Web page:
JM: I agree with your friend who told you that “your power was staying in fashion” because now you inspire all of us. You are a beacon of bright light, and I turn to you when I need to hear the truth. I’m not the only one. So many aspiring designers look up to you and turn to you for guidance on all aspects of their business, not just product. And you are always so positive and encouraging, even when you are saying what not to do. Is there a method behind keeping this positive outlook after such a long career in the fashion grinder?
JG: Haha, I have such dark moments sometimes! I think there is no formula and fashion is a constant puzzle. Like surfing, you never quite figure it out. When you look at the world today, it’s hard to have answers. I think more and more we just have to serve the earth the best we can and do what we can to help others. I have a friend that says life is like a book, a fast read, and just keep turning the page and don’t get stuck.
JM: So flipping the pages then, you’ve also told me it’s not okay to just be good, you have to be GREAT! I remember speaking with you a few seasons ago, right when you were landing from three weeks of fashion shows and presentations, and you said the best designers of tomorrow are the ones with this “other dimension?” We spoke about art, music, dancing and streetwear, but we also spoke about responsible fashion practices. Can you tell us about this “other dimension?”
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JG: We have so much knowledge today about what effect our actions have on the planet and people, I think anyone who is creating something new has to think of the actions they are taking. My experience allows me to see the high and low of fashion. I have just as much respect for that street kid doing his own thing to the Haute Couture designer who is catering to the fantasies of the wealthiest. On every level, this other dimension is responsibility in the supply chain, materials and labor just to name a few.
To give you an example, when Outerknown was just starting and I asked the question if the brand would be produced responsibly, Kelly’s answer was, “If I don’t want to put anything bad in my body, why would I want to put anything bad on my body?” This is the essence of the “other dimension.” It’s how we think of every action we do. For many of us, including myself, it’s our new thought process.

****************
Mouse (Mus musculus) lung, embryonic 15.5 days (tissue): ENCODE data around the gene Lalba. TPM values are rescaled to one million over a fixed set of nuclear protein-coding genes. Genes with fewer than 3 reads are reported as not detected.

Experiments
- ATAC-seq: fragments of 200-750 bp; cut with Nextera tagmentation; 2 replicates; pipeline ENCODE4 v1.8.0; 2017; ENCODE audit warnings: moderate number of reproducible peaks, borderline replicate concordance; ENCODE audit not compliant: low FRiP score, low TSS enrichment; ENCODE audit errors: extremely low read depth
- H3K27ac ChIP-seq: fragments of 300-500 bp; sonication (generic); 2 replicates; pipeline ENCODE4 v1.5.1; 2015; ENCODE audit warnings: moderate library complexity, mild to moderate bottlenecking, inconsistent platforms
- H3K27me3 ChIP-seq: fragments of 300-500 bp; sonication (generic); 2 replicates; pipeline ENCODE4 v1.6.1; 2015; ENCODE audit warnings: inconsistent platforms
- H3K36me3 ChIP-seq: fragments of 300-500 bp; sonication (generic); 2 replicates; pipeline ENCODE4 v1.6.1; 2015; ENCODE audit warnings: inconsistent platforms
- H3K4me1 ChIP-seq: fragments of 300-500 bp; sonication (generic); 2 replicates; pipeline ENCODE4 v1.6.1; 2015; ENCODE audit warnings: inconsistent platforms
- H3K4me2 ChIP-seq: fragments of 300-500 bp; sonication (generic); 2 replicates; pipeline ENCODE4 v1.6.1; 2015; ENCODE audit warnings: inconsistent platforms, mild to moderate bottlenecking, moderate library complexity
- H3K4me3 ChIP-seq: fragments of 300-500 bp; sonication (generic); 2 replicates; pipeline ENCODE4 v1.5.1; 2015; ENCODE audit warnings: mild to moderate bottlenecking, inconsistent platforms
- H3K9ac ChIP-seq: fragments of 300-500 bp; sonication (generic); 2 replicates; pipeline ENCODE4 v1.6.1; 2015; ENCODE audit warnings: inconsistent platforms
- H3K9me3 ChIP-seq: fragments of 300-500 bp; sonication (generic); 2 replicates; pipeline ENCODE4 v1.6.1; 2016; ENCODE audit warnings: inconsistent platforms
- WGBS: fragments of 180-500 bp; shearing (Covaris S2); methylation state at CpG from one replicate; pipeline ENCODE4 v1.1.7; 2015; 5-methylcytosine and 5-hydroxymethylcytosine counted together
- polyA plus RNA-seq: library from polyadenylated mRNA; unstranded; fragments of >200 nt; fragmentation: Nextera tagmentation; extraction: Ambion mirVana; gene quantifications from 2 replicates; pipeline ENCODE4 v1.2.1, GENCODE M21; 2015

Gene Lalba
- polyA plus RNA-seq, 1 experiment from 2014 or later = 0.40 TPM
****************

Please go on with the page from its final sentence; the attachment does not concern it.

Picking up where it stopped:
JM: [Laughs] You are what you eat, and what you wear. There’s a reason Kelly’s still competing at the highest level. So Julie, can you tell us a little about some of the organizations you work with and why?
JG: It’s a bit random and not the least strategic. Sometimes I think what’s supposed to come to you does. We only have so much time in a day so however little or much one can do is all good effort. I love the Edible Schoolyard, Fashion Positive, Montauk Oceans Institute, NRDC and their Clean By Design program, Oceana, Parsons/The New School, A Walk On Water, Waves For Water, Surfrider. There are so many more. It just goes to show you that in amidst all the chaos of the world there are a lot of people doing great things! Myself and a few other girls started our own organization, Fashion Girls For Humanity, and we have, in the past, raised money for disaster relief.
This was a crazy good nite in Feb ’16 at a London fundraiser organized by power women @nat_mass #AnnaWintour @mindyparis!?#ChelseaClinton spoke about her mom being pregnant with her as a working lawyer in Arkansas. The law firm had no maternity leave policy. So what did Hillary do? She wrote one. It was adopted by the firm and soon became policy for many others and soon a law‼️ #imwithher #alltheway #HillaryClinton #ILookTired #MyNecklaceIsCrooked ??
JM: So many good causes, so little time. This is sort of silly, but I want you to waive your magic wand. Fashion is about feeling good and moving forward. Paint a picture for us of what you see in the future? Can fashion fix our problems? Is everyone stylish in a sustainable way?
JG: [Laughs] I have to look to the heavens for magic, I have no magic wand! I would say it’s cool to dream about “no waste.” What if everything we created from this point forward never had an end of life because it was always up-cycled into something else? And even dreamier, what if we were able to use all the waste that’s just sitting in landfills or floating in our oceans for something more purposeful? Is it possible to recreate the Goldrush of the 1800s, but have it be a “Trashrush” of sorts? I also think, John, that you are onto something when we were speaking about how we all have to collaborate with each other. And that means beyond borders! Can you keep dreaming about that? I think you are onto something!